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How I Used to Play the Cello

This is an old piece I always thought of doing something with. Looking back at it now, I’m happy to let it be.

It’s been such a long time since I saw you on stage, honey dripping from your hair in the spotlight as you transformed from one of those caged birds into a wild falcon. You were all motion and music. And as your violin cried out its sequacious notes, I sat in that uncomfortable auditorium chair with stemmed roses and baby’s breath digging into my forearm. Lateness forced me into the back of the room due to lateness, but you reached me from your perch a dozen yards away, standing before the conductor, swaying in time to his baton.

Vivaldi never sounded so untamed, so passionate. I closed my eyes to you and let your Winter swallow me whole. Oh, those sweet, tripping melodies that swarmed me then! What frosty paradise was conjured beneath my lids as you sang to me in a muted voice? It was like you were playing just for me, even though you didn’t know I was hidden among a sea of faces. But how could you not be? It seemed an impossible notion with the way you kept those soft grace notes tripping elegantly over one another, reminding me of how we played duets together as children.

The way you serenaded the room told me we were no longer young. I wondered if we ever had been. You must have sold your soul to the Devil, just like Robert Johnson. I’m curious, did you meet him at the crossroads of your life? How else could I ever hope to explain how your music took wing to make short work of Vivaldi’s rhythm and trills? You, once so gentle and coy, now stood like a woman possessed by Niccolo Paganini!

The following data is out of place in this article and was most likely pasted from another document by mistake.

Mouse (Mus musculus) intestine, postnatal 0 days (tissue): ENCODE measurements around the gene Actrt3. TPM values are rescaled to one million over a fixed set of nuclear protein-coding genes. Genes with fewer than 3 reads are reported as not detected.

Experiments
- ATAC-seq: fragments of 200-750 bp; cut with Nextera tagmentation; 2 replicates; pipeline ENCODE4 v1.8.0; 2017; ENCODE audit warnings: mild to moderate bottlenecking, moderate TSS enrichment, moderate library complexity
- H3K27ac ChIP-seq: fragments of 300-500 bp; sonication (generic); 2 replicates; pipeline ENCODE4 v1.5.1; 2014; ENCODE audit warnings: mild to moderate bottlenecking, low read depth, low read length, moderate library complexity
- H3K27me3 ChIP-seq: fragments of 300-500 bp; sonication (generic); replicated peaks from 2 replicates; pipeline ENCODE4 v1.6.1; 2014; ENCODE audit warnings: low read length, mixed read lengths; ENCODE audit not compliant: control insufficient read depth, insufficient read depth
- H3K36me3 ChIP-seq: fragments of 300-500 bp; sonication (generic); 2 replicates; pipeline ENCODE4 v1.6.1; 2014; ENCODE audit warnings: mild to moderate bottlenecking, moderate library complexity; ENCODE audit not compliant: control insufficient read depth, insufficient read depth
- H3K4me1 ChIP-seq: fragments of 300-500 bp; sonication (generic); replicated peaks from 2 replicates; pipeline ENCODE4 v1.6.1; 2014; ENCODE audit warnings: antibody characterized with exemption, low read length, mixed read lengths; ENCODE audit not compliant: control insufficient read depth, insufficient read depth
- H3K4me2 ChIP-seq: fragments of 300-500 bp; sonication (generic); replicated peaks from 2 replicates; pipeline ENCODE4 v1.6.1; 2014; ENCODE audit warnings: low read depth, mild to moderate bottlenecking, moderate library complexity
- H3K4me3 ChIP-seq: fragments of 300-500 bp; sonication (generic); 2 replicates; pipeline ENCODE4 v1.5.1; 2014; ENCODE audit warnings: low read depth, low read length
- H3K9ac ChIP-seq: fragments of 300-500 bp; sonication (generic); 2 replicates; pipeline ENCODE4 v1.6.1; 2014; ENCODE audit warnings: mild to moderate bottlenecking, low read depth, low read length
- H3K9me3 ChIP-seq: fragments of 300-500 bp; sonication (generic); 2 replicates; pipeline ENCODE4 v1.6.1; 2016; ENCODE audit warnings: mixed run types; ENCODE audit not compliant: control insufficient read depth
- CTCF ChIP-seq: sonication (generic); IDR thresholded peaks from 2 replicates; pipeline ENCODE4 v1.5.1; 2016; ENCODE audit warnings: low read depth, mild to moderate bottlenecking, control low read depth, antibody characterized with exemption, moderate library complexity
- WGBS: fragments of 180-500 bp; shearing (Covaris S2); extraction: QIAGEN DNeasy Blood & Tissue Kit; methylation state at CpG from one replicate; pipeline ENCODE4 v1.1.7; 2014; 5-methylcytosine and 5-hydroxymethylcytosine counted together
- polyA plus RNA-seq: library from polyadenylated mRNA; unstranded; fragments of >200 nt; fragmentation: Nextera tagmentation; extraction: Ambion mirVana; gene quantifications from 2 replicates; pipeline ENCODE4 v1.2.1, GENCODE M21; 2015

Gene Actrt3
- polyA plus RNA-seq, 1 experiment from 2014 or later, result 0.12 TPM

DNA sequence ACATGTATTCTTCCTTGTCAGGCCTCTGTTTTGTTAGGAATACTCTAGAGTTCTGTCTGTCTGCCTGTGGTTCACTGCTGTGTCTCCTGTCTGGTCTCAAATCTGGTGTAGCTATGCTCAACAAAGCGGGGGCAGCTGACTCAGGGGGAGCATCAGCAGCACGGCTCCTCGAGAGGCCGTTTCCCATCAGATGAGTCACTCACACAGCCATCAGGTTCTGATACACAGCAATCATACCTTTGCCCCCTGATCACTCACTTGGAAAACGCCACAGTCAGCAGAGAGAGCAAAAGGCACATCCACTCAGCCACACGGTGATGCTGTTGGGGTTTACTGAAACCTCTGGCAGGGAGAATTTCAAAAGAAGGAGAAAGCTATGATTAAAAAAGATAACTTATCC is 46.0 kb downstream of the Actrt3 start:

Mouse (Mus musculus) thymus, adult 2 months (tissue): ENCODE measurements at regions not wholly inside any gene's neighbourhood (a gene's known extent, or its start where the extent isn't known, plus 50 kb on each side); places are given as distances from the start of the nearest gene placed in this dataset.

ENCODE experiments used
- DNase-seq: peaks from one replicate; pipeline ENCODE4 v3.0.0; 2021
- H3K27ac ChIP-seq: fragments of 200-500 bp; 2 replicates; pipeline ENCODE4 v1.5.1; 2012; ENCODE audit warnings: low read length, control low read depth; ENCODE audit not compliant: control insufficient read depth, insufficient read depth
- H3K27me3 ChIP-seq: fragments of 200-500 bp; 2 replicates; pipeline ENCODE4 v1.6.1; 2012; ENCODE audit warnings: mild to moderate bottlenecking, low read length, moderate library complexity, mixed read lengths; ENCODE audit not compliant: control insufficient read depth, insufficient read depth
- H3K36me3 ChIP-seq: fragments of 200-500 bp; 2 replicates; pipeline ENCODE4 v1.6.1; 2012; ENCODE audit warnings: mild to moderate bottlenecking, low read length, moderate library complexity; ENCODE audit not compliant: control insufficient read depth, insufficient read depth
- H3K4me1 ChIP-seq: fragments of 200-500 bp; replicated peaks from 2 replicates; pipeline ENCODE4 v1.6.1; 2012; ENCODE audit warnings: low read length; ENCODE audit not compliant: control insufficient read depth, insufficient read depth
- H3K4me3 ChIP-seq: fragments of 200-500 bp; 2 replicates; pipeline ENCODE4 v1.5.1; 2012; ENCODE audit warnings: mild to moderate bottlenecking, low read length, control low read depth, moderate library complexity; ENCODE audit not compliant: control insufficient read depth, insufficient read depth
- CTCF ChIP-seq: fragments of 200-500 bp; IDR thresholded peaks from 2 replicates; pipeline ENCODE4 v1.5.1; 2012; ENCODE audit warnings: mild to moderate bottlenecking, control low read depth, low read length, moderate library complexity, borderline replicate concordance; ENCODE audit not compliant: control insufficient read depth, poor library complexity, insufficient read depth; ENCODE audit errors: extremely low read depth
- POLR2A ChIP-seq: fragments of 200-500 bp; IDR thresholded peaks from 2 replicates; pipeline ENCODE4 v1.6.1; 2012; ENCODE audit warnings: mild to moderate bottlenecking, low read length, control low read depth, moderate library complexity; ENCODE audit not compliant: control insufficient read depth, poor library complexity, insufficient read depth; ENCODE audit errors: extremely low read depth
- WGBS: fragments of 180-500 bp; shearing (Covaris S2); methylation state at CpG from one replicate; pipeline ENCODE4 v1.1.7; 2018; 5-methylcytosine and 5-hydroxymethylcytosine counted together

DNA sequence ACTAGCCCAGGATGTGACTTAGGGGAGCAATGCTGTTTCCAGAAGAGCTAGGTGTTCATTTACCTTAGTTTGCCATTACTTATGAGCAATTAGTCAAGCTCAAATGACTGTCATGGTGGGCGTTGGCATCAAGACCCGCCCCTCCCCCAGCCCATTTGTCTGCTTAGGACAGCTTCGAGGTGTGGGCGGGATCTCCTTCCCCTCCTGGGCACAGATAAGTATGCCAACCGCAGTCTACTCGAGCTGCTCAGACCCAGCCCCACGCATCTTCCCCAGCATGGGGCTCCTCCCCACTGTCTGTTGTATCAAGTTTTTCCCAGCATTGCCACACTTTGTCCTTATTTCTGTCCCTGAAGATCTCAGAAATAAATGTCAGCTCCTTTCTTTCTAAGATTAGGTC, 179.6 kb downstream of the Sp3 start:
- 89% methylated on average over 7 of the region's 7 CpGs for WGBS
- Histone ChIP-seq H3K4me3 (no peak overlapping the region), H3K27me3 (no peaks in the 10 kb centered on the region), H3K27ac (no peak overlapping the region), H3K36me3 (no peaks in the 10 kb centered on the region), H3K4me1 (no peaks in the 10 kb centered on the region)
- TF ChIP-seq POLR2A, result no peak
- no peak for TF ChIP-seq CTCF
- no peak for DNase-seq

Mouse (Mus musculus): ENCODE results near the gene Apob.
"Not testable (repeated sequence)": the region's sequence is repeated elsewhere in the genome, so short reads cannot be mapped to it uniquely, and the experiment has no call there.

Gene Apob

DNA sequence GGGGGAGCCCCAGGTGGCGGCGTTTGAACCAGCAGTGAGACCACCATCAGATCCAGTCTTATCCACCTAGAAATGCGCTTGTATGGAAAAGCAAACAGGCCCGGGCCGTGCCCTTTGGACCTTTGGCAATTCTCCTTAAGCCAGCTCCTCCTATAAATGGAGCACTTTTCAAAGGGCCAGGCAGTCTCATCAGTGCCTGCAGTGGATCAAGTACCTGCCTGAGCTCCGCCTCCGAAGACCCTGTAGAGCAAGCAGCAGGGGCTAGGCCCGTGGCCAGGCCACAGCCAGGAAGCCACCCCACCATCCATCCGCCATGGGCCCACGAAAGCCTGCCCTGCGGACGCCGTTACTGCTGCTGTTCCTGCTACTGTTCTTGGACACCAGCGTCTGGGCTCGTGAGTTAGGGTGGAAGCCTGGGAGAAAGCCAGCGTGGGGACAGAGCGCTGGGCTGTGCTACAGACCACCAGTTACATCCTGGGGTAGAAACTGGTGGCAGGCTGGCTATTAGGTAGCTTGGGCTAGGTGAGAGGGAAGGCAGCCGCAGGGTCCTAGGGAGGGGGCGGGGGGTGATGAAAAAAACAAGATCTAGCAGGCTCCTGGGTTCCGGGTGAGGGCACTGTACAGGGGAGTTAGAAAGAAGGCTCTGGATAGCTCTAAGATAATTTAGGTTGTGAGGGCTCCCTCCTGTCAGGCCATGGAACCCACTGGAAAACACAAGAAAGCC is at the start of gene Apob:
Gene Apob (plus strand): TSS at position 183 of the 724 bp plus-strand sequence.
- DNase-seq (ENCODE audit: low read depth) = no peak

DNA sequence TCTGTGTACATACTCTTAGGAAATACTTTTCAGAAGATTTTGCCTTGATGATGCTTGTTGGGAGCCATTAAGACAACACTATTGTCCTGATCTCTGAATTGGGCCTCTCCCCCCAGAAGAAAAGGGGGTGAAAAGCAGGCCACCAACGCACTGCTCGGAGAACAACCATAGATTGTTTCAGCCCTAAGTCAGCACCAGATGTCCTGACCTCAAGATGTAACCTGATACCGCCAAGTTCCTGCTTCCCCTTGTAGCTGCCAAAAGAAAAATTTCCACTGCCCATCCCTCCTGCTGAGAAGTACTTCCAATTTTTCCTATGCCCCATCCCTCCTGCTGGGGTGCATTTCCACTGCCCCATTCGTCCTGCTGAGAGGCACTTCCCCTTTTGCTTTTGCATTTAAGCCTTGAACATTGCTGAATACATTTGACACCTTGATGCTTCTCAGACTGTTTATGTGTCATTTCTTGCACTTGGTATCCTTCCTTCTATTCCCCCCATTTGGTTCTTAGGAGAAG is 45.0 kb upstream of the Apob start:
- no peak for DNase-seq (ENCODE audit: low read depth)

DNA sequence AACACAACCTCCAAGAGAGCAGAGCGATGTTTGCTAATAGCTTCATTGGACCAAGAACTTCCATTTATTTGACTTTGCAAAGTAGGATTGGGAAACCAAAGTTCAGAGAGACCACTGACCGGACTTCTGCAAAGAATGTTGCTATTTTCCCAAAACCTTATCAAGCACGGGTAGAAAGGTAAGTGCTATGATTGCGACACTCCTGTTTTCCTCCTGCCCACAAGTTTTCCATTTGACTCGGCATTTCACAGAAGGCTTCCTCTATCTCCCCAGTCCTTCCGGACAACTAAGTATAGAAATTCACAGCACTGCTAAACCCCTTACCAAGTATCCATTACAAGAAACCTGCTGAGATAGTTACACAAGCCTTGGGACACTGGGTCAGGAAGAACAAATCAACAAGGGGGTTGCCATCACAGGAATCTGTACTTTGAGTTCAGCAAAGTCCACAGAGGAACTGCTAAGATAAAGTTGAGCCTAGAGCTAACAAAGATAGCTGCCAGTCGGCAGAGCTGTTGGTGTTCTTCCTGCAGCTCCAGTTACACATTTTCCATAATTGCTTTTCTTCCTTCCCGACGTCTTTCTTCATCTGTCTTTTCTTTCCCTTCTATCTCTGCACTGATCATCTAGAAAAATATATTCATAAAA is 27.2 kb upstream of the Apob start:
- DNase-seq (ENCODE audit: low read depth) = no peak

I envied your bliss as you closed your eyes to us, your adoring audience, and disappeared where you could be alone with whatever grand thought happened to be floating in it. I wondered what could have taken you away from such an important moment. Ah, but then I understood. There was the crescendo that began to rise with volume and rapidity before hovering at the edge of musical climax that culminated in the whole orchestra engulfing you into its raw joyance of low, rumbling warbles.

You swept the audience’s breath away held us captive. There was an eruption of sound from within the middle of the crowd that crashed through the audience until everyone was standing and throwing roses at your feet. You stood with such grace and poise, bolder than I had ever seen you, but in your own modest way. Even from so far, I could see the light twinkling in your eyes, which glistened with the tears. It was the eve of your triumph.

I realized then that I had never had a love for something like you did, and that gave me pause. Your music succeeded in tempting me to examine the point of upbraiding myself for past desultory deeds. I felt as if I had been slumbering my whole life, and in that time, I had allowed myself to sink into a sort of twilight.